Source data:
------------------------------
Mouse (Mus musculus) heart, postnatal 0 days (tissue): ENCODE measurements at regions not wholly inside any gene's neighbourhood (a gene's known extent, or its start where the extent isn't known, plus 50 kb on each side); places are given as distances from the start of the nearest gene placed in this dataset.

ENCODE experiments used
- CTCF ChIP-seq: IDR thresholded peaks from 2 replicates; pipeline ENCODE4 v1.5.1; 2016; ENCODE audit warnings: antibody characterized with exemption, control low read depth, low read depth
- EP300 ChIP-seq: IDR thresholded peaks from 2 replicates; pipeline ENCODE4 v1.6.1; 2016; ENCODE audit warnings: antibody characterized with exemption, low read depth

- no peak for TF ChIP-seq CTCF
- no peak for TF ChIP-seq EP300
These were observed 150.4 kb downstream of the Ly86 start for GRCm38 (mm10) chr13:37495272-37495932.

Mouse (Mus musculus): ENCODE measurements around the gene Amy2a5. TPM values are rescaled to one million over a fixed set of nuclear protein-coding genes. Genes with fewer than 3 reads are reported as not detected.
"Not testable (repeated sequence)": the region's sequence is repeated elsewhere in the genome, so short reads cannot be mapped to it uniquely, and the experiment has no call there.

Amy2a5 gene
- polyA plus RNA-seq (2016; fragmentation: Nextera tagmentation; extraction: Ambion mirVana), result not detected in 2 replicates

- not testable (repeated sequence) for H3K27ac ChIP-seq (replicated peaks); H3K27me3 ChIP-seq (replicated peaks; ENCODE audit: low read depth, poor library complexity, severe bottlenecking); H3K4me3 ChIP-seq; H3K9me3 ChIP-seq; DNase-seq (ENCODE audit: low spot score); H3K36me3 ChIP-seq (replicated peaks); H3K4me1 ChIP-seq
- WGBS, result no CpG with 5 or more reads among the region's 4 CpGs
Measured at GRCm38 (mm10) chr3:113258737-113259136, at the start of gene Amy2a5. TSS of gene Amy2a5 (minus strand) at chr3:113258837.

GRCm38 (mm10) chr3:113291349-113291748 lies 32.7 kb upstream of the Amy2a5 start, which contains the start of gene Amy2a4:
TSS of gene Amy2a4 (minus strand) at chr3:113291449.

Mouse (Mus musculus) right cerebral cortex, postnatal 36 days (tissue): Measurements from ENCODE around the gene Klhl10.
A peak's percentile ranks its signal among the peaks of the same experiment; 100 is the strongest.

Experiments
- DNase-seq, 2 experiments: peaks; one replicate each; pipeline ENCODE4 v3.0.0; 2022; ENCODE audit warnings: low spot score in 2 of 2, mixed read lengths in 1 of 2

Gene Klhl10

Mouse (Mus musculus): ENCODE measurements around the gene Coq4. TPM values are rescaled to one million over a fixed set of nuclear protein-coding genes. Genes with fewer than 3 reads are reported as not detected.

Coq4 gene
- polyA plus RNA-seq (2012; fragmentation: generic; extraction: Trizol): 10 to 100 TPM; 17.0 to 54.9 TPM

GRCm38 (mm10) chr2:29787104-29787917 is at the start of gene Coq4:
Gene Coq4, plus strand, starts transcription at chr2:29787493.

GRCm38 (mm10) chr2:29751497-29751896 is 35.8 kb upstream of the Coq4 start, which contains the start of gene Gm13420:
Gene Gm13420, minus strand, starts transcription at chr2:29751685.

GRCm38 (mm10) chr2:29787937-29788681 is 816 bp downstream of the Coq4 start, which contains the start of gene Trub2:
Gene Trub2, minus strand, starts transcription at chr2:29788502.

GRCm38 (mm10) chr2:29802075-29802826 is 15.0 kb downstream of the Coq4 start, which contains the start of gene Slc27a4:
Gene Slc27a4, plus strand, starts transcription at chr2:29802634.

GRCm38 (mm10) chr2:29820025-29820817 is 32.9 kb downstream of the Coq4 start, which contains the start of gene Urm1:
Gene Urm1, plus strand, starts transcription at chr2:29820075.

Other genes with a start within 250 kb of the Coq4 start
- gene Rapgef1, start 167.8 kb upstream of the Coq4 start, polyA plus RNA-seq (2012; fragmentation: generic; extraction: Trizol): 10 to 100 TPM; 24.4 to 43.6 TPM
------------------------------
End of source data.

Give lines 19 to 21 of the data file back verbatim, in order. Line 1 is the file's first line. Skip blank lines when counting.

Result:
Experiments
- DNase-seq, 2 experiments: peaks; one replicate each; pipeline ENCODE4 v3.0.0; 2022; ENCODE audit warnings: low spot score in 2 of 2, mixed read lengths in 1 of 2

Gene Klhl10